Perihelion and Palantiri: A Reflection on January 3, 2018

[Earth’s orbit (Courtesy NASA); J.R.R.Tolkien (Courtesy  The Tolkien Society]

Given the weight of the stories burying your social media on January 3 this year (including “bombogenesis”), you might have missed two less sensational annual events. At 12:35 AM EST, the Earth passed closest to the sun in its orbit, a point called perihelion (“around sun”). The actual time of perihelion varies a little bit each year, occurring some time between January 2-4. As you can see from the above diagram, we are not that much closer to the sun in January than we are at the farthest point (around July 4-5), called aphelion (“from sun”). A common misconception is that it is the shape of the earth’s orbit that causes seasons – being closer causes summer and being farther away causes winter. This misconception is fed by diagrams in science textbooks that greatly exaggerate the shape of our orbit, drawing it as an elongated ellipse rather than the rather more circular shape it actually has. The seasons are instead caused by the 23.5 degree tilt of earth’s axis.

The second annual event that was widely publicized on my social media was the 126th birthday of author J.R.R. Tolkien (January 3, 1892September 2, 1973), best known for The Hobbit and The Lord of the Rings. Among Tolkien fans it is a tradition to raise a toast to Tolkien at 9 PM local time on January 3 and proclaim “The Professor!” You might be wondering why I have included Tolkien in an astronomy blog. What many readers of Tolkien’s works miss is that he has a plethora of (often fairly accurate) references to astronomy in his fantasy! From the moon runes of The Hobbit to the various references to the sun, moon, stars, eclipses and more in The Lord of the Rings and his grand mythology The Silmarillion, Tolkien’s use of astronomy in his fantasy reveals his impressive knowledge of the night sky. Tolkien certainly wasn’t the first or last fantasy writer to integrate the night sky into his fantasy world, but unlike his friend C.S. Lewis, Tolkien felt it important to get the astronomy “right.” In fact, when he considered revising his unfinished mythology in the last decades of his life, he toyed with completely revising it to avoid trying to describe a mythological creation of the sun and earth, and used the then-current hypotheses concerning the formation of the moon as his guide.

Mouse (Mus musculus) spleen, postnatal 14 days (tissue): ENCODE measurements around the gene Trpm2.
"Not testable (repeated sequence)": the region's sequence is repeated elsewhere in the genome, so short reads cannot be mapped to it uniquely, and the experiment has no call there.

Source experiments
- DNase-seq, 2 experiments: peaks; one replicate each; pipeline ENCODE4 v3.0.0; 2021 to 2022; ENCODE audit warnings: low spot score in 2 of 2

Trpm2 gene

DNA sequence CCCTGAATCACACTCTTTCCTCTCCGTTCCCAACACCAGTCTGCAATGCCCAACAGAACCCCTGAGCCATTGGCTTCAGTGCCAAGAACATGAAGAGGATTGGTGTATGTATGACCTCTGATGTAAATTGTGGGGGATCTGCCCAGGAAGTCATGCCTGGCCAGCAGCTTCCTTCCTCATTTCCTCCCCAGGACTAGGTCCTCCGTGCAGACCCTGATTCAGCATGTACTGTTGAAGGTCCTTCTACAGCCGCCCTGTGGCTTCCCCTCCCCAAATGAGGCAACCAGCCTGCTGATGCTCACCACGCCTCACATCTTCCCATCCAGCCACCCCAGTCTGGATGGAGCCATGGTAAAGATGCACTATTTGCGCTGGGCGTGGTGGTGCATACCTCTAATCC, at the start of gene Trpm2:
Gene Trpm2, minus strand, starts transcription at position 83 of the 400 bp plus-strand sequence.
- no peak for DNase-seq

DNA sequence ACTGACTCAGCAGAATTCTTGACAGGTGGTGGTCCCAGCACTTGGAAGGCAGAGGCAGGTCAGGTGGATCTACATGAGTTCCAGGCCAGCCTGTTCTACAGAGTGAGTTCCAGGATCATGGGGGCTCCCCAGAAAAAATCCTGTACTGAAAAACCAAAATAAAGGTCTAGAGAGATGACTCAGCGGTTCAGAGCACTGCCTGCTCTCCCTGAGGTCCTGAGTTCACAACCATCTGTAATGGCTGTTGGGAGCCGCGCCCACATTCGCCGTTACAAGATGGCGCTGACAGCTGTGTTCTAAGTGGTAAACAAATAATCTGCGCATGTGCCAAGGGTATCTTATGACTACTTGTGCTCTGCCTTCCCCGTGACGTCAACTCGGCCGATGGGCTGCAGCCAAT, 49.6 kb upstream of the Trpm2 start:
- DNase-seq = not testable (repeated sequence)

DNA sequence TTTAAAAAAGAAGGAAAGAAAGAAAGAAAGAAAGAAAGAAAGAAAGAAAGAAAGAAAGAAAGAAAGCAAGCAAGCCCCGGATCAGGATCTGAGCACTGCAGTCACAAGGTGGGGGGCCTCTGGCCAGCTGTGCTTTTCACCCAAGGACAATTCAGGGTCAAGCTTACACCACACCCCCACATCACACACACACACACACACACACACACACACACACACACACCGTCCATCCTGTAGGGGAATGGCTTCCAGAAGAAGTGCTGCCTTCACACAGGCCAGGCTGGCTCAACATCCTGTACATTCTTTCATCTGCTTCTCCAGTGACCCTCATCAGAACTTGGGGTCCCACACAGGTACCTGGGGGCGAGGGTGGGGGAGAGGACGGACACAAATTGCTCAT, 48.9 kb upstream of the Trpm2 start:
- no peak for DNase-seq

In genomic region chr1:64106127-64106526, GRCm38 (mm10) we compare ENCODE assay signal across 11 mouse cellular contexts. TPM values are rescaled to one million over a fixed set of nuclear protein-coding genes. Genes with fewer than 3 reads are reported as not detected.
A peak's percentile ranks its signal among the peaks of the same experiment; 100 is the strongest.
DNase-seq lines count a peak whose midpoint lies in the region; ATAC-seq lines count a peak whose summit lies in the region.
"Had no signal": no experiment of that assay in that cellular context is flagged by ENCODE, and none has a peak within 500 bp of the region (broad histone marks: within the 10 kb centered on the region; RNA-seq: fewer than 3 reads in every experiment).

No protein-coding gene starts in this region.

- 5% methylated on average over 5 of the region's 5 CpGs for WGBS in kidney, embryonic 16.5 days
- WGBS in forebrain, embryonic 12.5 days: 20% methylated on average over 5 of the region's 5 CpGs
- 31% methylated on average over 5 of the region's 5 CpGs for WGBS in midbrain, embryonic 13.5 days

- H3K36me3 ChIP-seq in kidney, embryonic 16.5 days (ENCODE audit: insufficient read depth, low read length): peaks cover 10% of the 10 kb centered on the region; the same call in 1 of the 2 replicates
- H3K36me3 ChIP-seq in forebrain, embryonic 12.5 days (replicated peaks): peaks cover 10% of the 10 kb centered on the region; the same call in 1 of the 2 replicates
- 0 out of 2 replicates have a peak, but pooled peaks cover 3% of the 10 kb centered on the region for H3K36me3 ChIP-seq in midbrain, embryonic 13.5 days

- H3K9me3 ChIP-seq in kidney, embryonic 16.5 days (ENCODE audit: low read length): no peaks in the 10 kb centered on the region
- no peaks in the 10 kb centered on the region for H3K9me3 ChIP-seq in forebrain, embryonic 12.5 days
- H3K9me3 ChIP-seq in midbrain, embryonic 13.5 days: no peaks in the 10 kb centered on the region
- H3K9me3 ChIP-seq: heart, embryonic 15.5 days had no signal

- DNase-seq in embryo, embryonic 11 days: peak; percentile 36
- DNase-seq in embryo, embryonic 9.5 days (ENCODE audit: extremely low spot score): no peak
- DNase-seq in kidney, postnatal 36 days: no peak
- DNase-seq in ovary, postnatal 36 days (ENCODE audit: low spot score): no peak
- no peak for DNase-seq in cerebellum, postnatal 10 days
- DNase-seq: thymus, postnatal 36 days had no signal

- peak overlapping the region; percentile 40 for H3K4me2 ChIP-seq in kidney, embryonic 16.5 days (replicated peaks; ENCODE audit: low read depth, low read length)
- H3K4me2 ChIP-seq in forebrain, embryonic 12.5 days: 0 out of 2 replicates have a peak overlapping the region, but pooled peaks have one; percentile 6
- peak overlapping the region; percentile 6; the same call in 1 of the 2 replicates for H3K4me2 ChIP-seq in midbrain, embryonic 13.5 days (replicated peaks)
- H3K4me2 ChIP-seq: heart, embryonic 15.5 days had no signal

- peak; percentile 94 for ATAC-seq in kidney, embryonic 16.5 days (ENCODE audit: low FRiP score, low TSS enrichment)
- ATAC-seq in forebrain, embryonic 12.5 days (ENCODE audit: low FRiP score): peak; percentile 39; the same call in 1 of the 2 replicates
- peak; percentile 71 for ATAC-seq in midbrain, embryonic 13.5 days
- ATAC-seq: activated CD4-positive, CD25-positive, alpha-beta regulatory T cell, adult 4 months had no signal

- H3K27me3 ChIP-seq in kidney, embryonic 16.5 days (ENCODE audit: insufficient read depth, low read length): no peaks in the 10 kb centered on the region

So as you can see, January 3, 2018 gave this astronomer two reasons to celebrate. January 4, on the other hand, is just giving me an astronomical amount of snow to shovel….


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